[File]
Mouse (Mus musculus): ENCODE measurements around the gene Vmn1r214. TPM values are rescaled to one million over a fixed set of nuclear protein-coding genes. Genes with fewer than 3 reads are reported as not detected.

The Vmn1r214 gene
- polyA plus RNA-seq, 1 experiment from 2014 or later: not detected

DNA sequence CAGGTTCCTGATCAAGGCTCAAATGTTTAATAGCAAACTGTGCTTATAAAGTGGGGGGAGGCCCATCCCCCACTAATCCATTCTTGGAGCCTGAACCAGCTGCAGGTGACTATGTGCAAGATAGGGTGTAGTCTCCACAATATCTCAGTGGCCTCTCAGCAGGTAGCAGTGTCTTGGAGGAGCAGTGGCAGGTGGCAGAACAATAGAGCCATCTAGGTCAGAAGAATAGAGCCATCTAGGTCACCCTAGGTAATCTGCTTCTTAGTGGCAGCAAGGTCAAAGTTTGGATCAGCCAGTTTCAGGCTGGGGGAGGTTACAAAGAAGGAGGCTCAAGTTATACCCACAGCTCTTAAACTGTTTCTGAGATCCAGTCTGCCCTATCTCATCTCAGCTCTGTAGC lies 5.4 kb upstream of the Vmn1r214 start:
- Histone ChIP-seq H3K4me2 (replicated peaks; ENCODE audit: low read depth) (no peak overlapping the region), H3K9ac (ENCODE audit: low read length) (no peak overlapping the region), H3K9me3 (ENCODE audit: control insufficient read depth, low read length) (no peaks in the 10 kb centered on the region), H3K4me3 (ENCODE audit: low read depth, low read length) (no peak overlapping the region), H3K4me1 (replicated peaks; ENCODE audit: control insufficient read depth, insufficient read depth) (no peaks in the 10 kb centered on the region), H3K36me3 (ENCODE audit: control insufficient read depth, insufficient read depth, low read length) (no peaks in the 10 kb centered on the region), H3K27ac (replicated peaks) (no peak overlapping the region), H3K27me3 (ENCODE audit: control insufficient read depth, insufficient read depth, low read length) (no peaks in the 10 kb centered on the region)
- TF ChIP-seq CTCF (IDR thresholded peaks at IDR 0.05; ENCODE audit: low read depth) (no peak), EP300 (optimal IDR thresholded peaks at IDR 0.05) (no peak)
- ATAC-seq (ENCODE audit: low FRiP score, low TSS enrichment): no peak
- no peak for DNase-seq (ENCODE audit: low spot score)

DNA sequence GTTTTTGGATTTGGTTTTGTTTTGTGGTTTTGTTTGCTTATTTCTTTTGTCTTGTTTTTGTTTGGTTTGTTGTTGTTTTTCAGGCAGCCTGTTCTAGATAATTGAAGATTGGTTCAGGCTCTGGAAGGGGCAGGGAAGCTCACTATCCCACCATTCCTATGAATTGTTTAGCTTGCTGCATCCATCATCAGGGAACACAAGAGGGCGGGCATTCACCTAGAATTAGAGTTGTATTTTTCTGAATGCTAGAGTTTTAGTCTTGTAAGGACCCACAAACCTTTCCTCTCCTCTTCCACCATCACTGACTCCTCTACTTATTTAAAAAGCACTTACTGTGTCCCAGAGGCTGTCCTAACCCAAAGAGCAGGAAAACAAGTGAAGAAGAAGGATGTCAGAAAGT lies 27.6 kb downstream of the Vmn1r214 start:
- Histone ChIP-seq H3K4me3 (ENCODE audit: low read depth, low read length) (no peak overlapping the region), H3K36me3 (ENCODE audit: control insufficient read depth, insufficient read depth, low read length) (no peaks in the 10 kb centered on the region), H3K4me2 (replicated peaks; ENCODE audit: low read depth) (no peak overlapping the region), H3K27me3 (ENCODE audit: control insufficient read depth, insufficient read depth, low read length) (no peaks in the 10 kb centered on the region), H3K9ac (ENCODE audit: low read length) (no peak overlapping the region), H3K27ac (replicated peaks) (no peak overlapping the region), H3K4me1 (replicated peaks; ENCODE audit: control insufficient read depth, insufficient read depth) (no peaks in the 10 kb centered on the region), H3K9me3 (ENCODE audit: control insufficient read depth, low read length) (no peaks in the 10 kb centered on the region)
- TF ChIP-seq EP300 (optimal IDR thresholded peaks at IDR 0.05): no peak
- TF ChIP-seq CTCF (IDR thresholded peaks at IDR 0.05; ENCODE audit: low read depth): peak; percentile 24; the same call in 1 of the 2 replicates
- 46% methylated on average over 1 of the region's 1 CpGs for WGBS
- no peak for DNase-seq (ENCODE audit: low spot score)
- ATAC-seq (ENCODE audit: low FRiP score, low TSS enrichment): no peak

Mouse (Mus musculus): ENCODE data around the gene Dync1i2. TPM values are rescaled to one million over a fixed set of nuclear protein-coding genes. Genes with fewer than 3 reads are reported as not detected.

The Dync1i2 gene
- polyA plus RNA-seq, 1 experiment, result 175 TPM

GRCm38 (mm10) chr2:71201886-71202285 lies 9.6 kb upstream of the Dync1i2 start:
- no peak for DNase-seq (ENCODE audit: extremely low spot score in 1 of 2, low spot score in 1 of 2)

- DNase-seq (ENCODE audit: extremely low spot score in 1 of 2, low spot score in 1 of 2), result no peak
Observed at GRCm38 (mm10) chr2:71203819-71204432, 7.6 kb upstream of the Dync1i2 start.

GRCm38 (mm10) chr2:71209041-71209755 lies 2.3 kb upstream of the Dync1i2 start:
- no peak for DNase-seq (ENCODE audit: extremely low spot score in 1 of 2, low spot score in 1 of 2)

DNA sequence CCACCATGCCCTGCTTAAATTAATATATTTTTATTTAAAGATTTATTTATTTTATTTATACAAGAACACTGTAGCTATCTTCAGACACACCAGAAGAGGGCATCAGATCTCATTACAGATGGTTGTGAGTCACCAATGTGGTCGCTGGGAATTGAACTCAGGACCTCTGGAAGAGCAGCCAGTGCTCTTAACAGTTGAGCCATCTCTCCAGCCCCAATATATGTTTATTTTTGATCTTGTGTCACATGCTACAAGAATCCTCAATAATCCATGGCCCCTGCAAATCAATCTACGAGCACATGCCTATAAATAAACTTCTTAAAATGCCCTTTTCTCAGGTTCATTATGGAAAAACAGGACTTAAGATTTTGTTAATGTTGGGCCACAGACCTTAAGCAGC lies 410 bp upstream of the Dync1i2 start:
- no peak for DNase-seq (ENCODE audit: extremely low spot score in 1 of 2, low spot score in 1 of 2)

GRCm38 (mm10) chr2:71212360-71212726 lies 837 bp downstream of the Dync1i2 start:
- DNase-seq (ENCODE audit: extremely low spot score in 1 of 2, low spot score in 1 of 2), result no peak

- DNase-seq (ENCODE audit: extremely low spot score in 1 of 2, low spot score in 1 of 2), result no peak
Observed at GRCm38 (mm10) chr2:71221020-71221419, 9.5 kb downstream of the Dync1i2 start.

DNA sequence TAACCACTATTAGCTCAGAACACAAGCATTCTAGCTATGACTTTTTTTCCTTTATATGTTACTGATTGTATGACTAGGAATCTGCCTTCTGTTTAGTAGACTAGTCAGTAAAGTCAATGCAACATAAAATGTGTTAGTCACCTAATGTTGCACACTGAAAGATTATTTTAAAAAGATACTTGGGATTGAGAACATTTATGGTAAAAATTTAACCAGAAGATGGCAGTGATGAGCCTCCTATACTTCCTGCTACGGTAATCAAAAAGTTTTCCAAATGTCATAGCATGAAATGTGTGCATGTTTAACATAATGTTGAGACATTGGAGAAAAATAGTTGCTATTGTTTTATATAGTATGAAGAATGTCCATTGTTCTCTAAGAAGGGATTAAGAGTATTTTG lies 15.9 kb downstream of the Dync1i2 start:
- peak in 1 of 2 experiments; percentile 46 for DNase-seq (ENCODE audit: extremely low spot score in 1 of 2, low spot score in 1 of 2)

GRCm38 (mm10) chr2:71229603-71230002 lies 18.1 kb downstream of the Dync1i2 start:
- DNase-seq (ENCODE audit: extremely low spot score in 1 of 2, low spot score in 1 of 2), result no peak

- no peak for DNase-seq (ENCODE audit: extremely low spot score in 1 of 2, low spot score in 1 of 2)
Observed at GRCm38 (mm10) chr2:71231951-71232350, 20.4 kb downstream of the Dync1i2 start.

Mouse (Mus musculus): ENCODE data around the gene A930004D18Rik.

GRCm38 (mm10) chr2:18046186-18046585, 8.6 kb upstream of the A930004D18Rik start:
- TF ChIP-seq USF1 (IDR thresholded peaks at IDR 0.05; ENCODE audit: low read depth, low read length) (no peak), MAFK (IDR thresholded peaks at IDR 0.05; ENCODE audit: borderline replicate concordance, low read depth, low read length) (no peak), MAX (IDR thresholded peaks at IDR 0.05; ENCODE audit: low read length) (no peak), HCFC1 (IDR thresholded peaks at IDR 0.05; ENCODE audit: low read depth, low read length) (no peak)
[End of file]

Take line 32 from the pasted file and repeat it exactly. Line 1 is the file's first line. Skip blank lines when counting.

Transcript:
- peak in 1 of 2 experiments; percentile 46 for DNase-seq (ENCODE audit: extremely low spot score in 1 of 2, low spot score in 1 of 2)